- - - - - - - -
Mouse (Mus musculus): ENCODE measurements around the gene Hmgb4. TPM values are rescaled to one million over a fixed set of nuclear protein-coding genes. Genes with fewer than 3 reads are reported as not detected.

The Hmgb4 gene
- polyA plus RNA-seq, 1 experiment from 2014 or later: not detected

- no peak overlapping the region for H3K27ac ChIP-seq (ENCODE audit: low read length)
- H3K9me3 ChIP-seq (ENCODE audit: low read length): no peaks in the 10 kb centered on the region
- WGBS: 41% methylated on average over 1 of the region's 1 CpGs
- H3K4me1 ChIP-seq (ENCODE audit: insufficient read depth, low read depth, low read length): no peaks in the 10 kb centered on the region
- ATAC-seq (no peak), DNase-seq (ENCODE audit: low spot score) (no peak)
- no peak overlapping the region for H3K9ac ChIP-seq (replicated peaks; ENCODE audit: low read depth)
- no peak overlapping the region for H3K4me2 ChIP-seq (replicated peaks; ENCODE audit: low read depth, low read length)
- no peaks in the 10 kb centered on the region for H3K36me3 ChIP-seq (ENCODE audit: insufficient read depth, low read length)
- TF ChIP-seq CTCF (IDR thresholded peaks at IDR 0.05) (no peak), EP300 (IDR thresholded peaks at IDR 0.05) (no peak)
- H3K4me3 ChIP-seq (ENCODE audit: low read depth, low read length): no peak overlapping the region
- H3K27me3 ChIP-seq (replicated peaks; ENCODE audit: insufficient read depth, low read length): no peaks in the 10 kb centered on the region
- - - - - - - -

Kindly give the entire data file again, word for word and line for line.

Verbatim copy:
Mouse (Mus musculus): ENCODE measurements around the gene Hmgb4. TPM values are rescaled to one million over a fixed set of nuclear protein-coding genes. Genes with fewer than 3 reads are reported as not detected.

The Hmgb4 gene
- polyA plus RNA-seq, 1 experiment from 2014 or later: not detected

- no peak overlapping the region for H3K27ac ChIP-seq (ENCODE audit: low read length)
- H3K9me3 ChIP-seq (ENCODE audit: low read length): no peaks in the 10 kb centered on the region
- WGBS: 41% methylated on average over 1 of the region's 1 CpGs
- H3K4me1 ChIP-seq (ENCODE audit: insufficient read depth, low read depth, low read length): no peaks in the 10 kb centered on the region
- ATAC-seq (no peak), DNase-seq (ENCODE audit: low spot score) (no peak)
- no peak overlapping the region for H3K9ac ChIP-seq (replicated peaks; ENCODE audit: low read depth)
- no peak overlapping the region for H3K4me2 ChIP-seq (replicated peaks; ENCODE audit: low read depth, low read length)
- no peaks in the 10 kb centered on the region for H3K36me3 ChIP-seq (ENCODE audit: insufficient read depth, low read length)
- TF ChIP-seq CTCF (IDR thresholded peaks at IDR 0.05) (no peak), EP300 (IDR thresholded peaks at IDR 0.05) (no peak)
- H3K4me3 ChIP-seq (ENCODE audit: low read depth, low read length): no peak overlapping the region
- H3K27me3 ChIP-seq (replicated peaks; ENCODE audit: insufficient read depth, low read length): no peaks in the 10 kb centered on the region